South Australian authorities have admitted to using phone metadata in order to track the movements of a couple infected with coronavirus after seeing South Korean officials do the same.
The state's Police Commissioner Grant Stevens said the system was usually reserved for criminal investigations but the public safety concern made this case an exception, according to an ABC report.
"We're doing that to assist SA Health in tracking down the movements of the two people concerned so we can do our best to identify any people who might have been exposed [to coronavirus]," he told the ABC.
"In this case, we think there's a genuine risk to public safety, and certainly there's community concern about this, so it's one of the occasions we elected to use it."
Police used the system to determine locations the couple in their 60s visited on their trip to Adelaide from Wuhan after they were found to be infected with the virus on February 2. They'd arrived in South Australia on January 21 and the system found they'd visited relatives around the state's capital as well as a house auction, prompting the temporary closure of a real estate office.
Police would not give details of how the system operated but said it only required a phone number, which would then provide a list of details regarding the phone's usage. The information outlines how long a phone call lasts and where it was received as well as every tine the phone connected to or used a phone tower. It could also still determine the areas the device was in whether location services was switched on or off.
Under the Telecommunications (Interception and Access) Amendment (Data Retention) Act 2015, 22 law enforcement agencies across Australia, including the South Australian police, are able to access metadata without a warrant. South Australian police declined to comment to Gizmodo Australia when asked if permission was requested from the couple before or after obtaining their metadata, or at all.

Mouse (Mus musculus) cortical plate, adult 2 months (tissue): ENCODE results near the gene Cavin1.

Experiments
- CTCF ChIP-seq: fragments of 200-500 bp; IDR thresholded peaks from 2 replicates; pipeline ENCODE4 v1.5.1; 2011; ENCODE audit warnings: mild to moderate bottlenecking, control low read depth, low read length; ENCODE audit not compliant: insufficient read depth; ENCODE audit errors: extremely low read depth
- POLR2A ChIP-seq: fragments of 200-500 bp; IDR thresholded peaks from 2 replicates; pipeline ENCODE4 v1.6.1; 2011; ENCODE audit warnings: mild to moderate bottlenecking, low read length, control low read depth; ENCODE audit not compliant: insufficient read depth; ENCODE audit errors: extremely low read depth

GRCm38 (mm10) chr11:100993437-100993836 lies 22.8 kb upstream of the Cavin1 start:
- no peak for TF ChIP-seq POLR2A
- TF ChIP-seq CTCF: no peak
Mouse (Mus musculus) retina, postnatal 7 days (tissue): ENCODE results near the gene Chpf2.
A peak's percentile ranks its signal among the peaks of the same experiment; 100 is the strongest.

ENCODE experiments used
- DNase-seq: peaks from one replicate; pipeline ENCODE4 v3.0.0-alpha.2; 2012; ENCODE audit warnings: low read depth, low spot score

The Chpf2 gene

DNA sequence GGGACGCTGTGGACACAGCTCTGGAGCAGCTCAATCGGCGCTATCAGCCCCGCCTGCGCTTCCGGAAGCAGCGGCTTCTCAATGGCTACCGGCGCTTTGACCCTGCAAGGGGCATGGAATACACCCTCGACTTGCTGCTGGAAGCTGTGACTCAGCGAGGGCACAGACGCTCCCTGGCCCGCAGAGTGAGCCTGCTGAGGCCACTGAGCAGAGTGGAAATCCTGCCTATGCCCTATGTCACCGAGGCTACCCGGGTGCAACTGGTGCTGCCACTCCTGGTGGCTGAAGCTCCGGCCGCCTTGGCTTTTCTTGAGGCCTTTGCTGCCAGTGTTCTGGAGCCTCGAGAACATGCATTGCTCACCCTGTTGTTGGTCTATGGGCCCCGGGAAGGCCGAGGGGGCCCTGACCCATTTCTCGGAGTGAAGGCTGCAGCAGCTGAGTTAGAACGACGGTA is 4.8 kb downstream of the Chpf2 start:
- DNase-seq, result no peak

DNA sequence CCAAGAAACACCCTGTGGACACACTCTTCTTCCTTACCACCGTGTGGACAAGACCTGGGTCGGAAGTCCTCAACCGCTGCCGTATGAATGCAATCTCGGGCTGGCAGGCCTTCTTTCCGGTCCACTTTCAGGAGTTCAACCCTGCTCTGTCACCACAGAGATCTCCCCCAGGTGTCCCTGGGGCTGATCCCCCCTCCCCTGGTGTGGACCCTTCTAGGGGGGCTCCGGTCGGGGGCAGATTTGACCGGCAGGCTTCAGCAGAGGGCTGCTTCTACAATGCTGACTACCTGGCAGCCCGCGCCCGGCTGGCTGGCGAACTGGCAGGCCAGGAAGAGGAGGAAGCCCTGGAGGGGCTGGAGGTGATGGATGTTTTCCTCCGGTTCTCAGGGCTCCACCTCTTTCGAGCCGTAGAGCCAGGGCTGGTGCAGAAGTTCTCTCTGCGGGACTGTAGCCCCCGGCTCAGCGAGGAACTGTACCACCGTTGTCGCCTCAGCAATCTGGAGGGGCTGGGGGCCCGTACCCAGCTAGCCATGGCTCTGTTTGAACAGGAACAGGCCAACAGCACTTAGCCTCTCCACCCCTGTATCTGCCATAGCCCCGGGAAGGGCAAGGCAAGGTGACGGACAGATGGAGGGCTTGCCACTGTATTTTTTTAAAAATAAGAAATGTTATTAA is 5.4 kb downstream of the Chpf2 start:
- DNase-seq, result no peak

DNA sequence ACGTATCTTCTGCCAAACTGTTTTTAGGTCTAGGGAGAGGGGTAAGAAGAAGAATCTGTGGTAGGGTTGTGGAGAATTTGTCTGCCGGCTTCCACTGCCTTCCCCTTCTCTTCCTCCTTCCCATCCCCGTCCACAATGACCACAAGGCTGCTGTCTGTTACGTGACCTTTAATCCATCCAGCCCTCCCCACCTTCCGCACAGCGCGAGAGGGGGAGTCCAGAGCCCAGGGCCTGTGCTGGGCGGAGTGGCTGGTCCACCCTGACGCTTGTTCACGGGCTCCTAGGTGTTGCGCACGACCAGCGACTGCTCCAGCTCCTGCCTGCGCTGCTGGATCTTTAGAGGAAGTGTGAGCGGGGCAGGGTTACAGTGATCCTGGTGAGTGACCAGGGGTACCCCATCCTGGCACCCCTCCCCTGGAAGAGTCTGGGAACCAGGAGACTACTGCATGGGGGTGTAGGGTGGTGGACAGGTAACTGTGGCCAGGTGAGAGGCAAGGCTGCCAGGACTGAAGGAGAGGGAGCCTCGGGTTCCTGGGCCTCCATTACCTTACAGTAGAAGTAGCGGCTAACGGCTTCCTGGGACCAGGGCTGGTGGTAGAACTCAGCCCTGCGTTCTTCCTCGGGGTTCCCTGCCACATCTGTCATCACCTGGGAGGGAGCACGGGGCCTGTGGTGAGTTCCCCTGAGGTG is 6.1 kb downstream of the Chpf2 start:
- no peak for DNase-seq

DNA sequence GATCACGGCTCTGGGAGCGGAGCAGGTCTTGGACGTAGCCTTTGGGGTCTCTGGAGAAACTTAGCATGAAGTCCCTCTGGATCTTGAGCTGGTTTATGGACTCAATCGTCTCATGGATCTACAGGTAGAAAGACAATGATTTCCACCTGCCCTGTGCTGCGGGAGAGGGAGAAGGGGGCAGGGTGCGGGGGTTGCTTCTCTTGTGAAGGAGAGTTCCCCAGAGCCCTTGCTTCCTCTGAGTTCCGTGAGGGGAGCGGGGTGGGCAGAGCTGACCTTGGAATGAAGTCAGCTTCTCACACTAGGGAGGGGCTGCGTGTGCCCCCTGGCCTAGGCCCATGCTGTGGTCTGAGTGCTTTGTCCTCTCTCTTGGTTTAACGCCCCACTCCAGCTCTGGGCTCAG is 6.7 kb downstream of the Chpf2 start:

Gizmodo Australia has contacted authorities in NSW, Queensland and Victoria to confirm whether other states are using similar methods to track the potential spread of the new virus. NSW Health has denied using metadata as a method of determining where confirmed coronavirus patients have visited prior to quarantine.
"NSW Public Health experts interview patients with notifiable disease to identify those people with whom they were in contact and who are at risk of infection," a NSW Health spokesperson told us.
"Where helpful and with the patient's consent, NSW Public Health routinely uses a range of tools (e.g. maps, calendars, shopping dockets and so on) to assist patients to provide relevant information."
Similarly, Victoria's health department has confirmed it would not use metadata tracking for now.
"The use of phone metadata to track coronavirus patients in Victoria is not necessary at this time," a spokesperson said to Gizmodo Australia.
"Victorians with coronavirus who are currently in home isolation are complying with all the requirements of the department."
It's understood Queensland Health has no intention of using the method for the time being.
The Australian Tax Office (ATO) has made no secret its after access to Australian's metadata in order to investigate tax evasion in the country. It comes after the tax agency was excluded from warrant-free access with the 2015 metadata retention laws.